Alan Ritchson on Taking Flight as TITANS' Hawk

Joshua Lapin-Bertone

Joshua Lapin-Bertone

Dec. 7, 2018


In this week's episode of DC Universe's Titans (watch "Hank and Dawn" here), Alan Ritchson reprises his role as Hank Hall (introduced in "Hawk and Dove"). We learn a lot about Hank in this episode, including the tragedies have shaped him. To help us get a better sense of what’s going on in Hawk’s head, we sat down this week with Alan Ritchson himself. Here's what he had to say about his fan-favorite character... 



What reaction have you received so far from fans for your portrayal of Hank Hall? 


Overwhelmingly positive I would say. There's always a worry when you're bringing to life something with canon that goes back so far that you or the show won't be living up to people's expectations. Sometimes those expectations are born from their imagination or their version of perfection of whatever the story is. It's hard to meet that. And although you try not to think about it, it's there. For people to be overwhelmingly pleased with what we're doing, it's really exciting. You only do your best. and we're doing it for the fans. It makes them happy, so I'm happy! 


In the episodes we've seen so far with Hank, is there a moment or a line that you believe defines him?


I'd probably say "What the fuck?" I mean, he's the guy who wears his heart on his sleeve and holds nothing back. He's protective of his territory and his world, and when something's intruding on that, he wants to know the hell's going on. It seems like that's something, in some version or another, that's come up quite often -- "What the fuck?!" [Laughs.]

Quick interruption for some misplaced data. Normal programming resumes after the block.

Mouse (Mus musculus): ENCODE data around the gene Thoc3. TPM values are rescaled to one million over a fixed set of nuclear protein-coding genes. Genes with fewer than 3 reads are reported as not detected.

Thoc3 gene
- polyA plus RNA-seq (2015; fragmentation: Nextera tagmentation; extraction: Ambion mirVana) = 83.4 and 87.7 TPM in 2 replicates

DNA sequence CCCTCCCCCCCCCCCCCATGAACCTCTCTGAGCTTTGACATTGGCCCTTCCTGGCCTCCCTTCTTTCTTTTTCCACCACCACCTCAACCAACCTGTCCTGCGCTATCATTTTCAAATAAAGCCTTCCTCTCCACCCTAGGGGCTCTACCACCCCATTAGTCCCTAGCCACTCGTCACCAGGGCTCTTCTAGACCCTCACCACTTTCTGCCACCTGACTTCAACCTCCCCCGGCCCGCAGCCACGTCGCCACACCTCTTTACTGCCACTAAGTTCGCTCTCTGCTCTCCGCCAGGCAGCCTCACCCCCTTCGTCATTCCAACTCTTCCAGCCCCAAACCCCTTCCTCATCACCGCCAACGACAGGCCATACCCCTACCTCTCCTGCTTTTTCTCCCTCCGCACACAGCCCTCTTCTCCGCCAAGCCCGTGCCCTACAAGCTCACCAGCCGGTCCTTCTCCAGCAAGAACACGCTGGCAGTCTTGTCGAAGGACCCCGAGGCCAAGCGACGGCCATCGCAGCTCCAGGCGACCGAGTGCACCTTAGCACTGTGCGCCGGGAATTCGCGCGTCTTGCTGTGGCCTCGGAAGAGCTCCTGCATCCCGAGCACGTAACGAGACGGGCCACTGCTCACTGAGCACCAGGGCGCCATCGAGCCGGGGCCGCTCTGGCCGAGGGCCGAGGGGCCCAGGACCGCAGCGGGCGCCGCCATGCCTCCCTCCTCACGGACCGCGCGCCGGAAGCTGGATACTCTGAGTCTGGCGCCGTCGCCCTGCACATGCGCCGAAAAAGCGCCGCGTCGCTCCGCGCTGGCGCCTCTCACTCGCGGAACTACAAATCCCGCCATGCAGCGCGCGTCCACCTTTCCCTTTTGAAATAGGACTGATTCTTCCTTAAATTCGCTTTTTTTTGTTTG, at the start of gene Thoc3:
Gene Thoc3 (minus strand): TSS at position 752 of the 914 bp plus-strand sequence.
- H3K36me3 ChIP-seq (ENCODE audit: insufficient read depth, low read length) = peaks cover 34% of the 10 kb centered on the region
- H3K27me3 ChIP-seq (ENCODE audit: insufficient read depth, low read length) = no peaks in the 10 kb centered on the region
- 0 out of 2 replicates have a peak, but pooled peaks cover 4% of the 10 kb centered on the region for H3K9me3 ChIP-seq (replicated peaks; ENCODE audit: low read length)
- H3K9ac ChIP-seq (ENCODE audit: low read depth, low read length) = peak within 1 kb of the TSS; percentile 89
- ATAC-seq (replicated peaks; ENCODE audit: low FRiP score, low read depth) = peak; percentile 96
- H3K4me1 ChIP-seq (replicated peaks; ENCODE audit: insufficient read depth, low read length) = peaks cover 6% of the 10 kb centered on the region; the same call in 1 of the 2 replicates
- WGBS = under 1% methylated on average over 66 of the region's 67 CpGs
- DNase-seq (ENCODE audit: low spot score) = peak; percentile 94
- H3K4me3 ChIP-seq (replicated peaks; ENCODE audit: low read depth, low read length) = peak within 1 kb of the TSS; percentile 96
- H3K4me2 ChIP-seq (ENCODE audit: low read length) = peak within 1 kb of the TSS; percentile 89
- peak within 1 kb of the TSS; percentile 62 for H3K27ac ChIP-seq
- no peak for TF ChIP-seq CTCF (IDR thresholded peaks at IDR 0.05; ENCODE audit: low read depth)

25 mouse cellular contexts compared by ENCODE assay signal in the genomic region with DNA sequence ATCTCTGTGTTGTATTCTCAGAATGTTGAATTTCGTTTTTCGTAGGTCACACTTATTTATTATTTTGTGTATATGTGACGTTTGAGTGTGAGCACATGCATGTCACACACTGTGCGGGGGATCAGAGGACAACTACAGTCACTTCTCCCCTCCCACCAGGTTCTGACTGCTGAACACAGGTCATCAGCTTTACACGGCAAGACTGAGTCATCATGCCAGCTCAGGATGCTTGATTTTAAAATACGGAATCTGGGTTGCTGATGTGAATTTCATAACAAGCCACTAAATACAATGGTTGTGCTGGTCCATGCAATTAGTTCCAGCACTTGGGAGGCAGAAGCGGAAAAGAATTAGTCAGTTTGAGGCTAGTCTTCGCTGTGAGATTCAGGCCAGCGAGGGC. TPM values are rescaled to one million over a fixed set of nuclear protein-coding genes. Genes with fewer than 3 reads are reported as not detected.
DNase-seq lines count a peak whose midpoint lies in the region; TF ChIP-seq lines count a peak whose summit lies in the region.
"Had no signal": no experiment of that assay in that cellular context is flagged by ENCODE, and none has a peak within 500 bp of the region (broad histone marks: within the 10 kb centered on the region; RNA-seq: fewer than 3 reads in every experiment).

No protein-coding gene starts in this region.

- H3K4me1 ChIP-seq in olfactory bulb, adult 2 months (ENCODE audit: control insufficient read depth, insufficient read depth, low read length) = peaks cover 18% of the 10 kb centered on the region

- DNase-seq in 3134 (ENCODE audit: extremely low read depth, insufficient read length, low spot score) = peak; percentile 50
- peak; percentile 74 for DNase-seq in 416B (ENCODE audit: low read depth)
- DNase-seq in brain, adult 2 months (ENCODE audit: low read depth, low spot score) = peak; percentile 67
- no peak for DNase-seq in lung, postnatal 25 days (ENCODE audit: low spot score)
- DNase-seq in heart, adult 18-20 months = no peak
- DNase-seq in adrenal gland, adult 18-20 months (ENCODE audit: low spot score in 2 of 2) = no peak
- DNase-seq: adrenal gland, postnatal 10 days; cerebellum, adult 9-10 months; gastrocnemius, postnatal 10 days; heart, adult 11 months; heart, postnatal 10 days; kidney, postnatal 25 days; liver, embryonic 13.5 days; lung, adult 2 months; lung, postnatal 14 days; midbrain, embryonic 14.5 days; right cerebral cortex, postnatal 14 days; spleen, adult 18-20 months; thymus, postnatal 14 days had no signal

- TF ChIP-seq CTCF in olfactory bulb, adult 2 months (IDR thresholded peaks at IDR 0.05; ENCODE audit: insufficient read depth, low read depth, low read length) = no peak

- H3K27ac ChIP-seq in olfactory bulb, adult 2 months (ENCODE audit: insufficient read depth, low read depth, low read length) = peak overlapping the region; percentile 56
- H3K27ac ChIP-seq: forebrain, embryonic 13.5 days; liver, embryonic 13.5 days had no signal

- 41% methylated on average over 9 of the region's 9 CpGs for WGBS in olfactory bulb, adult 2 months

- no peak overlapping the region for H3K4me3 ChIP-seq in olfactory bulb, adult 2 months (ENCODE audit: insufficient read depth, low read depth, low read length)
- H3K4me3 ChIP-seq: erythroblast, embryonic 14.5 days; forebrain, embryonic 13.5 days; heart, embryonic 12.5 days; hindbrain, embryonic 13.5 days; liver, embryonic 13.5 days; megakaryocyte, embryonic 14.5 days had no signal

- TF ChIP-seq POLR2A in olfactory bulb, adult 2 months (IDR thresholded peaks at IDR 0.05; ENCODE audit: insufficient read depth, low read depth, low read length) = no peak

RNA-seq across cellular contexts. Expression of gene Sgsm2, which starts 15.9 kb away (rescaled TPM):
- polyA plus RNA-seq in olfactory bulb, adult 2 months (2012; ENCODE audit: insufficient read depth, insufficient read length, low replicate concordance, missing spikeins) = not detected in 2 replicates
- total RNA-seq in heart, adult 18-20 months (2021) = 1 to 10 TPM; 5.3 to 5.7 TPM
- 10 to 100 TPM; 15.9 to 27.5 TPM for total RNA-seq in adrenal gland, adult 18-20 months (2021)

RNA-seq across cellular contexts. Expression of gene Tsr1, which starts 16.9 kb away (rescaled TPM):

We learned this week that Hank was a survivor of abuse. How does that drive his mission as Hawk?


Anytime there's a deep-seated, latent abuse of some kind, it really informs who we are. We build around our true self the versions of our ideal selves. I think for him it's retaliation, retribution, vengeance, and anger. A lot of that is self-deprecating in a sense. I share this quality with him. I don't really punish others in my life I when I feel like I've failed. I punish myself and I have a strong hunger for justice. So if I do see something happening, like somebody break into a car right in front of me -- I went and took him down hard and I waited there until the cops came -- I can't stomach that. With my failures in life, I'm not the kind of person that takes it out on somebody else. I think Hank is the same way. That's the irony I find in this character. That somehow the universe brought me to this guy who, for me, is an opportunity to look in the mirror and face a lot of the things that he's facing.


It absolutely informs the choices you make down the road and who you are. I think maturing is about making tough decisions, and about whether or not that those decisions are being true to who you really are. There's a lot to unpack with him, and over the course of his journey I hope that we see through the ups and downs to some level of maturity, while not forsaking the hunger for justice. 


It's clear from the childhood flashbacks that Hank was a protector to brother Don. How does it affect Hank when he ultimately isn't able to save him?